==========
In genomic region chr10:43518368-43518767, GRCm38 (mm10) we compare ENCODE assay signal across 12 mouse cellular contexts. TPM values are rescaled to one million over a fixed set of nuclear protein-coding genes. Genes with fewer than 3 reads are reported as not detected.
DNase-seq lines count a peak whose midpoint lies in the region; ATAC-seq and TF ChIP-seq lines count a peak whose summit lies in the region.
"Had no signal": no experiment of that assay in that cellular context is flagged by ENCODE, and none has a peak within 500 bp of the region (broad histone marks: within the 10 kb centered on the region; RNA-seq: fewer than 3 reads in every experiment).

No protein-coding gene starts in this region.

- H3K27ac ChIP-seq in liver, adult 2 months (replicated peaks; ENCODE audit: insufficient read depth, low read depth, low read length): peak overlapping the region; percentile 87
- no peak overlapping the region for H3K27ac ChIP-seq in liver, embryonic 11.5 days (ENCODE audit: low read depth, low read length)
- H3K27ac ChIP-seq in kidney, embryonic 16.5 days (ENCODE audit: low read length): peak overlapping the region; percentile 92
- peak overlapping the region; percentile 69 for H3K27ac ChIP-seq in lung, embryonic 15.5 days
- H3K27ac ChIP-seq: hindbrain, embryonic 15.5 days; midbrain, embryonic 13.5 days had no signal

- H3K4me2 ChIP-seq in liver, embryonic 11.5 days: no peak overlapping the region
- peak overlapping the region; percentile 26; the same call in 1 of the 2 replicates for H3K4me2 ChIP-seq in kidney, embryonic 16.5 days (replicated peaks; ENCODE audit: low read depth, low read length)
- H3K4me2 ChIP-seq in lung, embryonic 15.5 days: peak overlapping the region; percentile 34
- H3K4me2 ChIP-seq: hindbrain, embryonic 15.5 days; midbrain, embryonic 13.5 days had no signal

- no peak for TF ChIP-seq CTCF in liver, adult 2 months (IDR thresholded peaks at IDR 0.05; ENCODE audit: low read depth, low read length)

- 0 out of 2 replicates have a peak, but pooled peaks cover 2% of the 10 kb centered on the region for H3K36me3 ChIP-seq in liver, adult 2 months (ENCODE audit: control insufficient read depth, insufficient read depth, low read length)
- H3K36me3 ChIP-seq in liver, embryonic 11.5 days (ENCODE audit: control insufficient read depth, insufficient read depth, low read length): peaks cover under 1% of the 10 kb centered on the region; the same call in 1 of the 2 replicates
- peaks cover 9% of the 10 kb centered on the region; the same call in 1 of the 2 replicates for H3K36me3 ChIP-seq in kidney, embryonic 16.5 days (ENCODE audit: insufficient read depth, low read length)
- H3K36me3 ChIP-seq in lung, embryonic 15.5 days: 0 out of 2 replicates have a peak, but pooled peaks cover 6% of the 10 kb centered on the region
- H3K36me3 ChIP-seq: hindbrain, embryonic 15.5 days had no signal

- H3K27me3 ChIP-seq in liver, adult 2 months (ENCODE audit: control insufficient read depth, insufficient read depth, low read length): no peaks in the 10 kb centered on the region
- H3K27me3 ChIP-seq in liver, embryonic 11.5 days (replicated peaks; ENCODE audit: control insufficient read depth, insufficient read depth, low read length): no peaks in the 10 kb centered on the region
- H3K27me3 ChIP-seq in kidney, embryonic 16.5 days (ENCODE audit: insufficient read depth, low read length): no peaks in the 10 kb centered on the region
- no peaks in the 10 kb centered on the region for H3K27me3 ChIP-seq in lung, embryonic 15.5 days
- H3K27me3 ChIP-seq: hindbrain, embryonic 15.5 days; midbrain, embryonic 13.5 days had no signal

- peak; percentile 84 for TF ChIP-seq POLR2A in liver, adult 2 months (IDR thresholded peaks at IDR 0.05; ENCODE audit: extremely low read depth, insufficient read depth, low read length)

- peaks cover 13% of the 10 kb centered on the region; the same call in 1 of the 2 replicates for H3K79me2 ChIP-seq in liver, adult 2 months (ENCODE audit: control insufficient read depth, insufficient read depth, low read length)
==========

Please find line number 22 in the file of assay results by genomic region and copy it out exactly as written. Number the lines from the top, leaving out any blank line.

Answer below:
- H3K27me3 ChIP-seq in kidney, embryonic 16.5 days (ENCODE audit: insufficient read depth, low read length): no peaks in the 10 kb centered on the region